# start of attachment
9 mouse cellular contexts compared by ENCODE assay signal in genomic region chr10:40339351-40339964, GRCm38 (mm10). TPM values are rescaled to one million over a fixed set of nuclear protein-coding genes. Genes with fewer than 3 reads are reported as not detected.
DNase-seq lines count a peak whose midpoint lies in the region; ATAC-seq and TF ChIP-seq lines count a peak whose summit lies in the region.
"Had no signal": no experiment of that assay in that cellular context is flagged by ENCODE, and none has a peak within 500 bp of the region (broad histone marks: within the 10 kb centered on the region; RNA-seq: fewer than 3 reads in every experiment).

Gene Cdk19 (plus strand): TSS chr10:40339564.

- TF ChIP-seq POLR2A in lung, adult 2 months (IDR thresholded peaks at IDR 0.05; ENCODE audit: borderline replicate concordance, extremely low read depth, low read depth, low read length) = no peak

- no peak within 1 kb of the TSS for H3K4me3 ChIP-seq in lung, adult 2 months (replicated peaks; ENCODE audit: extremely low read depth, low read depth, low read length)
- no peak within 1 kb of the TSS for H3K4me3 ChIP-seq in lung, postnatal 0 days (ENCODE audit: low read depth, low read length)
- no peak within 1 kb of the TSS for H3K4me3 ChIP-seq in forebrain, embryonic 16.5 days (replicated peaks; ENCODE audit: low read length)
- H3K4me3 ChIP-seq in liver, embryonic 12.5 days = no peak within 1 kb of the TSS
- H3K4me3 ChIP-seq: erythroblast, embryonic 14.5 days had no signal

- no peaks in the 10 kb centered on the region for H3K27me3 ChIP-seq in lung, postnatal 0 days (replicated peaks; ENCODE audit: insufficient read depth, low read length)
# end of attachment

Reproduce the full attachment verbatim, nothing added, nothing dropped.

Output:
9 mouse cellular contexts compared by ENCODE assay signal in genomic region chr10:40339351-40339964, GRCm38 (mm10). TPM values are rescaled to one million over a fixed set of nuclear protein-coding genes. Genes with fewer than 3 reads are reported as not detected.
DNase-seq lines count a peak whose midpoint lies in the region; ATAC-seq and TF ChIP-seq lines count a peak whose summit lies in the region.
"Had no signal": no experiment of that assay in that cellular context is flagged by ENCODE, and none has a peak within 500 bp of the region (broad histone marks: within the 10 kb centered on the region; RNA-seq: fewer than 3 reads in every experiment).

Gene Cdk19 (plus strand): TSS chr10:40339564.

- TF ChIP-seq POLR2A in lung, adult 2 months (IDR thresholded peaks at IDR 0.05; ENCODE audit: borderline replicate concordance, extremely low read depth, low read depth, low read length) = no peak

- no peak within 1 kb of the TSS for H3K4me3 ChIP-seq in lung, adult 2 months (replicated peaks; ENCODE audit: extremely low read depth, low read depth, low read length)
- no peak within 1 kb of the TSS for H3K4me3 ChIP-seq in lung, postnatal 0 days (ENCODE audit: low read depth, low read length)
- no peak within 1 kb of the TSS for H3K4me3 ChIP-seq in forebrain, embryonic 16.5 days (replicated peaks; ENCODE audit: low read length)
- H3K4me3 ChIP-seq in liver, embryonic 12.5 days = no peak within 1 kb of the TSS
- H3K4me3 ChIP-seq: erythroblast, embryonic 14.5 days had no signal

- no peaks in the 10 kb centered on the region for H3K27me3 ChIP-seq in lung, postnatal 0 days (replicated peaks; ENCODE audit: insufficient read depth, low read length)